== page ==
Read More...
  • Stock Market's Rally A Salute to Slow Growth The markets staged a relief rally last week that reflects Wall Street's attitude about the overall economy. Simply put, investors are saying they can live with slow growth, so long as the U.S. can avoid a double-dip recession.

    Stocks leapt around the world last week like jets of water shooting out of a fountain that had been closed down for weeks. The major U.S. indexes rose 3%, the NASDAQ rose 4%, non-U.S. foreign big-caps rose 3.6% and small-caps rose 4.6%.

    Many of our plays on growth overseas rose even more: iShares MSCI Thailand Index Fund (NYSE: THD) jumped 4.9% and iShares MSCI Chile Investable Market Index Fund (NYSE: ECH) rose 4.4%, while iShares MSCI Singapore Index Fund (NYSE: EWS) rose 3.2% and iShares MSCI Turkey Index Fund (NYSE: TUR) rose 3.5%. Once again, as we have seen all year, the response in iShares FTSE/Xinhua China 25 Index ETF (NYSE: FXI) was more muted, up 2.4%.

    Read on to see where the next turning point for the market will come...

    Read More...
  • We Want to Hear From You: Should the U.S. Government Offer More Incentives to Help the Housing Market? Experts fear that the already-battered U.S. housing market is getting ready to stall again, leaving the Obama administration to decide what - if anything - it should do next.

    Standard & Poor's Case-Shiller Home Price Indices yesterday (Tuesday) reported that home prices rose 3.6% in the second quarter from a year earlier - but the boost came from the homebuyer tax credit that expired in April. And that doesn't bode well for the housing market's near-term outlook.

    "The numbers were inflated by the homebuyer tax credit," David Sloan, a senior economist at 4Cast Inc. in New York, told Bloomberg. "The numbers will be going down in the coming months. We could see some significant declines."

    Read More...
  • Can the Obama Administration's New Stimulus Plan Revive the Housing Market? Worries about the sorry state of the U.S. economy have officials from the Obama administration digging deep into their bag of tricks to stop the skid before it slips into a double-dip recession.

    Their latest move was announced Sunday when Housing and Urban Development Secretary Shaun Donovan said the White House plans in the next few weeks to set up an emergency loan program for the unemployed and a government mortgage refinancing effort.

    Despite all the monetary and fiscal firepower the U.S. Federal Reserve and the Treasury have deployed, economic growth has slowed to an agonizing pace. The slowdown has hit the housing market particularly hard, as evidenced by home sales that dropped to record lows in July.

    Read More...
  • Three Ways to Brace for a Double-Dip Recession: Recession-Proof Stocks Today (Friday) we conclude our series on bracing for a double-dip recession.

    In Part I of this investment series, "Three Ways to Brace for a Double-Dip Recession: Going for the Gold," we discussed ways investors could safeguard against the imminent decline of the U.S. dollar by buying gold.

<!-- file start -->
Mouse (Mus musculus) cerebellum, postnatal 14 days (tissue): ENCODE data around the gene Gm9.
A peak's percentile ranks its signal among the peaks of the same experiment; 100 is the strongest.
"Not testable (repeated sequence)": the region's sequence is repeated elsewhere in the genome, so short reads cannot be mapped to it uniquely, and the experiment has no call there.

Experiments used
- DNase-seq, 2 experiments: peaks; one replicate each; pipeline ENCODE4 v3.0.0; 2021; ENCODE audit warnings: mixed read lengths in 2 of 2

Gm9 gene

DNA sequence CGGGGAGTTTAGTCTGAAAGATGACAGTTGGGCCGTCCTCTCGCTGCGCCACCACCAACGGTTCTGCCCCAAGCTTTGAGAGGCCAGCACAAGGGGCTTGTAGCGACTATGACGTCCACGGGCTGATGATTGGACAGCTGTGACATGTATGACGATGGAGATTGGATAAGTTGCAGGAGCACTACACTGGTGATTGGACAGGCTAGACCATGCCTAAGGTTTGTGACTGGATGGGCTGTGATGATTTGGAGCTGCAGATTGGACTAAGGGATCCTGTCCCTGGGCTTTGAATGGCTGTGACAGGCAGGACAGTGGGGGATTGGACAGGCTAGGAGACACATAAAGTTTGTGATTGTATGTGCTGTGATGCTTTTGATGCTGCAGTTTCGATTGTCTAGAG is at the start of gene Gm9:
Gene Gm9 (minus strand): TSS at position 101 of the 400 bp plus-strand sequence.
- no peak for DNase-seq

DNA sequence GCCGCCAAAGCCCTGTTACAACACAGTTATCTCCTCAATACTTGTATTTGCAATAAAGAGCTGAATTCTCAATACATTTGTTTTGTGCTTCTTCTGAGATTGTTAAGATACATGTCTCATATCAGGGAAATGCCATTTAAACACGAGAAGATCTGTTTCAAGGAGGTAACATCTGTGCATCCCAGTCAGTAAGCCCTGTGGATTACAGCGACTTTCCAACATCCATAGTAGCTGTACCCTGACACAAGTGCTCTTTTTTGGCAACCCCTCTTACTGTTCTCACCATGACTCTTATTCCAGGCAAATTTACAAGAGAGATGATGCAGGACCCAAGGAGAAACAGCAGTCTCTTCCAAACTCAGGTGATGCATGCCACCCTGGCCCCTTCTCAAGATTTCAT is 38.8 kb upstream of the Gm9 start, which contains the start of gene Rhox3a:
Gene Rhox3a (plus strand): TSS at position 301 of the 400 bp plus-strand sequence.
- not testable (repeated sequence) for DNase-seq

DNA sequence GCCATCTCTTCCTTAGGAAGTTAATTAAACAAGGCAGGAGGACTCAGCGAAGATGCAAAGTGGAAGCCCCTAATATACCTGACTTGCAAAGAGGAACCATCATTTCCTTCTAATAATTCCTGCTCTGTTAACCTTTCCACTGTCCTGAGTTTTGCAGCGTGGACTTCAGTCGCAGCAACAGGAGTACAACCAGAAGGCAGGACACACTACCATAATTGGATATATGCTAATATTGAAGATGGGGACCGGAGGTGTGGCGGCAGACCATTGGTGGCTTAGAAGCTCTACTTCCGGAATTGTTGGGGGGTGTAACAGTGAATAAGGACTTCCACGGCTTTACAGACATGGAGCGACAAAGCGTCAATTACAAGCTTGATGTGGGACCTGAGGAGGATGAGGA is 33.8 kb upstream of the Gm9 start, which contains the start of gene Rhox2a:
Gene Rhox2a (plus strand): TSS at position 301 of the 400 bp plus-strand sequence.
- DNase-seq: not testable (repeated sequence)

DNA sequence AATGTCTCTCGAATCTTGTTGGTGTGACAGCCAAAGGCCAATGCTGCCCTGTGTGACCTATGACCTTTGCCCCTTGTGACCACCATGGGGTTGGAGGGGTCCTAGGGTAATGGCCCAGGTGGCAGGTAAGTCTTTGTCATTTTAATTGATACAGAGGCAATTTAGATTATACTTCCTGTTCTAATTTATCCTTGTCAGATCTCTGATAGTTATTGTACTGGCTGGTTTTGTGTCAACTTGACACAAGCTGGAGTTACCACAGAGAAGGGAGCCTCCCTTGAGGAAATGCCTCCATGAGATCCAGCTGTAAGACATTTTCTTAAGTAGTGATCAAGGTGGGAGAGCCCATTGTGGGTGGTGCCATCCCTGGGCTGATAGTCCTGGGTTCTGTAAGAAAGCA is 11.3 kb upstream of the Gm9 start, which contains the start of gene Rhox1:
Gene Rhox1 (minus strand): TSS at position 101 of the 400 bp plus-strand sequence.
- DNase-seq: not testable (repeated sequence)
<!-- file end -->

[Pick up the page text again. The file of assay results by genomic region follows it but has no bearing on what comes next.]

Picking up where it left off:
In Part II, "Three Ways to Brace for a Double-Dip Recession: Going Global," we explored potential investments in foreign countries that have more stable economies and better growth prospects.

    And today, we're going to conclude by looking at "recession-proof" stocks right here in the United States.

    Read More...
  • Three Ways to Brace for a Double-Dip Recession: Going Global The last time the U.S. economy suffered through a double-dip recession, this country was struggling to overcome the fallout from an Arab oil embargo, Vietnam War-era deficits, and an inflationary spiral that just wouldn't let go.

    That 1981-82 double-dip downturn - the result of an economic "shock treatment" aimed at curing those ills - consisted of two recessions that were separated by a single quarter of growth.

    The current backdrop is very different from the one that was in place back then, but the threat of a double-dip recession is no less real.

    The world's No. 1 economy lost 8.4 million jobs during the recession that got its start in December 2007, making it the worst national downturn since the Great Depression and the biggest loss of employment since the end of World War II.

    Read More...
  • Three Ways to Brace for a Double-Dip Recession: Going for the Gold The last time the U.S. economy suffered through a double-dip recession, this country was struggling to overcome the fallout from an Arab oil embargo, Vietnam War-era deficits, and an inflationary spiral that just wouldn't let go.

    That 1981-82 double-dip downturn - the result of an economic "shock treatment" aimed at curing those ills - consisted of two recessions that were separated by a single quarter of growth.

    The current backdrop is very different from the one that was in place back then, but the threat of a double-dip recession is no less real. Indeed, with each passing week, and with every new economic report that comes out, the possibility that the U.S. economy will backslide into a double-dip recession seems to become more of a probability - or even a likelihood.

    "For me a 'double-dip' is another recession before we've healed from this recession [and] the probability of that kind of double-dip is more than 50%," Robert Shiller, professor of economics at Yale University and co-developer of Standard and Poor's S&P/Case-Shiller home price indexes, told Reuters. "I actually expect it."

    Read More...